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Trump Considered Withdrawing His Nomination of Brett Kavanaugh: Book

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Former President Donald Trump thought about withdrawing his nomination of Supreme Court Justice Brett Kavanaugh, according to a book.

Trump’s former chief of staff, Mark Meadows, wrote a book detailing the administration’s inner workings titled, “The Chief’s Chief.”

As Politico reported, Trump “strongly considered” withdrawing his nomination and going with a “stronger candidate.” The outlet noted it was not because of the sexual assault allegations made against him by Christine Blasey Ford but because Kavanaugh said he “liked beer” and appeared too apologetic.

According to Meadows, Trump was “extremely put off” by the comment. He told Trump not to withdraw his nomination due to the fear that the “blowback would be severe.”

Kavanaugh denied the allegations during his testimony before the Senate Judiciary Committee in 2018. He was later confirmed to the Supreme Court.

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“He’s going to go down as a totally brilliant Supreme Court justice for many years,” Trump told reporters at the time.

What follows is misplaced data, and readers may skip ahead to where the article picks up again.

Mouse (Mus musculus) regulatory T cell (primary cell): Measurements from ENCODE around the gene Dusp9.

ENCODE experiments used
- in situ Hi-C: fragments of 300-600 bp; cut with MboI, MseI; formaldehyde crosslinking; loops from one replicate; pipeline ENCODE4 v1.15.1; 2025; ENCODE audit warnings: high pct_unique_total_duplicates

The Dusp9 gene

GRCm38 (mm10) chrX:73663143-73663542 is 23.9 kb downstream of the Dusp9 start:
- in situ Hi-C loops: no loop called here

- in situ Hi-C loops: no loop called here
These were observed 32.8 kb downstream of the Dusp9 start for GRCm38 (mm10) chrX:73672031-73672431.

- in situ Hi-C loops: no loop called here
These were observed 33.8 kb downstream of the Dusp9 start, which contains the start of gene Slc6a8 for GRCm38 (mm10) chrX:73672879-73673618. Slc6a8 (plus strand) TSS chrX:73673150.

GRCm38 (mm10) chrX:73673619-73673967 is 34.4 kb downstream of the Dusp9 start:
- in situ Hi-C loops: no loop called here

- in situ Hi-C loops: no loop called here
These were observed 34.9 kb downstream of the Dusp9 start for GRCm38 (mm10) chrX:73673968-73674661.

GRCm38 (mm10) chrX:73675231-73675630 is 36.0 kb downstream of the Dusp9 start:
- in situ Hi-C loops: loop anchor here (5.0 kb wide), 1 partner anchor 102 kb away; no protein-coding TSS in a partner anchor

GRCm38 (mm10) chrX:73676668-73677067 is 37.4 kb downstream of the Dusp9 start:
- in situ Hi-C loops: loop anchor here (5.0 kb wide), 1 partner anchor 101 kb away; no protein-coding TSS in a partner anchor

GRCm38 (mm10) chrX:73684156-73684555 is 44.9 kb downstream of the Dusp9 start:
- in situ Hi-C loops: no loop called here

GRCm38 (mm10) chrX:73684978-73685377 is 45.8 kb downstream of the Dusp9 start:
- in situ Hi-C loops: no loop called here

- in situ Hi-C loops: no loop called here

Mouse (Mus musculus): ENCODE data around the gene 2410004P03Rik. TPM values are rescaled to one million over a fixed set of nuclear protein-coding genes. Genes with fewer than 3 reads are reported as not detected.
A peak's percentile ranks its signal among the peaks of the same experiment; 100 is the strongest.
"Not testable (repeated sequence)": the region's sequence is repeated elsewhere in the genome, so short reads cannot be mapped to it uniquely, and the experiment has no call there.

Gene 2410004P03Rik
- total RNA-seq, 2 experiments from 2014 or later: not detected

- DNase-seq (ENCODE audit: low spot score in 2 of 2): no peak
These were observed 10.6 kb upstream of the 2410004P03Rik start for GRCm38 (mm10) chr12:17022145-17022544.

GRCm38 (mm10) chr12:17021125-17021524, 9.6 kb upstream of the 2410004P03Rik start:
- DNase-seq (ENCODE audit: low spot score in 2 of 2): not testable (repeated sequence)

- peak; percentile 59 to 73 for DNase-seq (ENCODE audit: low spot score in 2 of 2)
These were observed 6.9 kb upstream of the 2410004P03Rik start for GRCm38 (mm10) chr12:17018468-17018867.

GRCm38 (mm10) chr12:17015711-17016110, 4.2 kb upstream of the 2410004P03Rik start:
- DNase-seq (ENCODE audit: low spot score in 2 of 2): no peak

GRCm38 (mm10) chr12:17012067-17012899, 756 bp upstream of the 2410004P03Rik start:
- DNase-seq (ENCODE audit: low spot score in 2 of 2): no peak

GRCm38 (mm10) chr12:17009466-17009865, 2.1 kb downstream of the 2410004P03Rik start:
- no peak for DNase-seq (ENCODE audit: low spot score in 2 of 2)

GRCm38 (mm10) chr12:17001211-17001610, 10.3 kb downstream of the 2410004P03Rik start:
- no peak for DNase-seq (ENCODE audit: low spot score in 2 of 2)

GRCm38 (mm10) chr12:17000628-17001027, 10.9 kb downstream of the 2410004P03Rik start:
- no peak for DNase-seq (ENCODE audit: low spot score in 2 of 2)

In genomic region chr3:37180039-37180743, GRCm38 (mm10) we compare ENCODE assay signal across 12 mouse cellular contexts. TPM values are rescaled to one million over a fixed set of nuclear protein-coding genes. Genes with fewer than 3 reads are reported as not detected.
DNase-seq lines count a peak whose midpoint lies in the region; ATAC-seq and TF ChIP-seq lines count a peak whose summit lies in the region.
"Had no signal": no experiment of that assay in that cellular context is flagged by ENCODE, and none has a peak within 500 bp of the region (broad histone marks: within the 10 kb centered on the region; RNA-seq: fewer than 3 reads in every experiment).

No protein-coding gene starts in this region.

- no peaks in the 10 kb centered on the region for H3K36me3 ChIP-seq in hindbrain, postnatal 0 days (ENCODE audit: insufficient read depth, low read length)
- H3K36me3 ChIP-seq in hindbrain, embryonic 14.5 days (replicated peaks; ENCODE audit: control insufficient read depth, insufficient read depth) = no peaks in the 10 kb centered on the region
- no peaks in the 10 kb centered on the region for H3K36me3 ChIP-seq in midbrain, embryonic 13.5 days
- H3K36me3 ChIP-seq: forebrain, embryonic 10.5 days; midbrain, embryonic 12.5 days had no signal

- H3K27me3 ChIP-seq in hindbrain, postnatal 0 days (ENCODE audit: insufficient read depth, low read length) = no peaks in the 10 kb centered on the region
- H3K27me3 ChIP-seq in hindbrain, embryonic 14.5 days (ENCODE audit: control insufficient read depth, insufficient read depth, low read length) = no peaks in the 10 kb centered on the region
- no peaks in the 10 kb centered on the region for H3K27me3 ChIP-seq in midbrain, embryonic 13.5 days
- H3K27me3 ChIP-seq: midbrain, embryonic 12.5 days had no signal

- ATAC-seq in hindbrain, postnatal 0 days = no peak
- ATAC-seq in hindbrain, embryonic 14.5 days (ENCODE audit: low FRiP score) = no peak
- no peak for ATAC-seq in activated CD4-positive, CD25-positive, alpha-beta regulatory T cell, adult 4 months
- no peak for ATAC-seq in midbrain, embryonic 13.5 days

The former president also commented on how women felt about the nomination.

“Women, I feel, were in many ways stronger than the men in this fight,” Trump said. “Women were outraged at what happened to Brett Kavanaugh. Outraged.”

Politico also noted Meadows’ book “defends Trump’s false claims of a stolen election, offers intimate details about the state of Trump’s health, takes shots at Trump critics and echoes Trump’s paranoia about leaks to the press as he speculates by name about who exactly was talking to reporters.”

Meadows announced Tuesday he would no longer cooperate with the House select committee investigating the January 6 riot at the U.S. Capitol, as IJR reported.

“We agreed to provide thousands of pages of responsive documents, and Mr. Meadows was willing to appear voluntarily, not under compulsion of the Select Committee’s subpoena to him, for a deposition to answer questions about non-privileged matters,” George J. Terwilliger III, Meadows’ attorney, told the committee in a letter.

He added, “In short, we now have every indication from the information supplied to us last Friday – upon which Mr. Meadows could expect to be questioned – that the Select Committee has no intention of respecting boundaries concerning Executive Privilege.”

Still, Terwilliger said Meadows might think about answering written questions “so that there might be both an orderly process and a clear record of questions and related assertions of privilege where appropriate.”

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